Around 6,500 horses died from ragwort poisoning last year, a massive jump of 6,000 compared to the 500 reported deaths in 2001.
This increase of 1,300% has shocked many in the equestrian community, including Dr Derek Knottenbelt from the University of Liverpool, who had expected the number to double for 2002, but not to jump by so much.
County by county, Surrey was by far the worst affected with its neighbouring county Hampshire not far behind.
The research by the BHS and BEVA found that 89% of vets had dealt with suspected cases of ragwort poisoning with three-quarters having seen confirmed cases. There is also serious concern that there are many more undetected cases as few owners elect to have post mortems performed when their animals die.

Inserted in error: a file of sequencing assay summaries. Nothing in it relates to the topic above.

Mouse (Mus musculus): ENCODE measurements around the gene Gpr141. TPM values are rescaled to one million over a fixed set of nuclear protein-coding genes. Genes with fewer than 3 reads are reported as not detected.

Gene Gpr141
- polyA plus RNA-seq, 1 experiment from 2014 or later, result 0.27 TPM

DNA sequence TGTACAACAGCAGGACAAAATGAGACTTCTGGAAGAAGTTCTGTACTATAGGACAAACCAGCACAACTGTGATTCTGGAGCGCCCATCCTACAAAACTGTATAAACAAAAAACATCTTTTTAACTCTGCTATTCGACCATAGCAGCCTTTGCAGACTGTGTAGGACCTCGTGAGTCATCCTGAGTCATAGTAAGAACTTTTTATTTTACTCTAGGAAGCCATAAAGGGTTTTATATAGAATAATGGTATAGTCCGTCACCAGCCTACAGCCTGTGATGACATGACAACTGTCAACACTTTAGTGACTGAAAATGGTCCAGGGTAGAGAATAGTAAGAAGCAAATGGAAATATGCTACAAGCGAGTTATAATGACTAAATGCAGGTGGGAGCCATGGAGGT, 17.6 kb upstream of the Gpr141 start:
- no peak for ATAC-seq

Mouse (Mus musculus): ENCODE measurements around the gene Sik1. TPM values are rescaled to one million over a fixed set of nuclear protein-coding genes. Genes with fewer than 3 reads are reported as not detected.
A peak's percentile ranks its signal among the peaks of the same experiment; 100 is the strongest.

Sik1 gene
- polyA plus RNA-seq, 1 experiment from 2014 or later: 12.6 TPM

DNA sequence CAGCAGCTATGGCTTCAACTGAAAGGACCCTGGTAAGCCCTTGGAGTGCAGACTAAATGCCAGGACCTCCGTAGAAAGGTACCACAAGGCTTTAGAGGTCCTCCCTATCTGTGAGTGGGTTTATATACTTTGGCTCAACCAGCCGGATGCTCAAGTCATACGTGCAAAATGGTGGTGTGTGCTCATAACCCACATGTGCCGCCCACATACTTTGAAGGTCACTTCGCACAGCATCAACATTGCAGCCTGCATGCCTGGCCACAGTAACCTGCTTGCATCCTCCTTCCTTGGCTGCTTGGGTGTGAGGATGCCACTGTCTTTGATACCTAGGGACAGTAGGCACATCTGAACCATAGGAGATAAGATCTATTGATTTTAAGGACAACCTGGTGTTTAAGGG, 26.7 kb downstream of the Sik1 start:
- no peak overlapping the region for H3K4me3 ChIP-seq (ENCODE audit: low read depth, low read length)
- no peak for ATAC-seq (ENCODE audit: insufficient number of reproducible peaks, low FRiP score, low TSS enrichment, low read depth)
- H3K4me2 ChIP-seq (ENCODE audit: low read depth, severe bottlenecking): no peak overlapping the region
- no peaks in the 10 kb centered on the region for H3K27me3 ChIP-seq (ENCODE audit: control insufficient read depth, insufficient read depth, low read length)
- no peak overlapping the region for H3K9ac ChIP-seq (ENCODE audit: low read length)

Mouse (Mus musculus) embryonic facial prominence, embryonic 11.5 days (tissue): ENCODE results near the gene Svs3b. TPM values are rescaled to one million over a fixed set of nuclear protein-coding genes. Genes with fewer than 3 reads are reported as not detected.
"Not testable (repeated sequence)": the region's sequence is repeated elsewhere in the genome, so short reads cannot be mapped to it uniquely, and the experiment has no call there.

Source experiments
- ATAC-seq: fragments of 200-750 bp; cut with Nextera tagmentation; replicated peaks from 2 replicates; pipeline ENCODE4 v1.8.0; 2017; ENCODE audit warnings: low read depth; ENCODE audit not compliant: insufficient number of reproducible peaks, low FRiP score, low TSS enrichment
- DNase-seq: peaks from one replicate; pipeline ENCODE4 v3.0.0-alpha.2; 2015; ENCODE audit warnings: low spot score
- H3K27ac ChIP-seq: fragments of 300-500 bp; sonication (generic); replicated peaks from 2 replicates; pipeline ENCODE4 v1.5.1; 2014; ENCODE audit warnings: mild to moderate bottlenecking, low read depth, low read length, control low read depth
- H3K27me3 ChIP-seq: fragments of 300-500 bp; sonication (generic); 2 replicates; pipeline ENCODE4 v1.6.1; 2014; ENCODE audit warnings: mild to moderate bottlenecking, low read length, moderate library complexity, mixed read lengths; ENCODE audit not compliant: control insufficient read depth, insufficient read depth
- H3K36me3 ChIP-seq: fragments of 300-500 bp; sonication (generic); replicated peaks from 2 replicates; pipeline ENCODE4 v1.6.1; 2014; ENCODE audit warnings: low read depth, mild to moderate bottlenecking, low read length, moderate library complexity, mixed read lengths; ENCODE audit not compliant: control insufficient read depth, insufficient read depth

BHS Chief Executive Kay Driver, says: “This survey has shown what we have always feared, that the equine population in this country is under a constant threat of poisoning from common ragwort ingestion.
“However hard a horse owner may try to keep a pasture clear and to buy clean forage, it is the responsibility of every landowner and occupier to practice a duty of care in keeping ragwort under control.
“The Ragwort Control Bill, if it becomes law, will go a long way towards promoting active control through a statutory code of practice. Then and only then will we see a drop in the horrendous number of equines suffering death from ragwort poisoning.”
To read the draft Code of Practice to control the spread of ragwort click here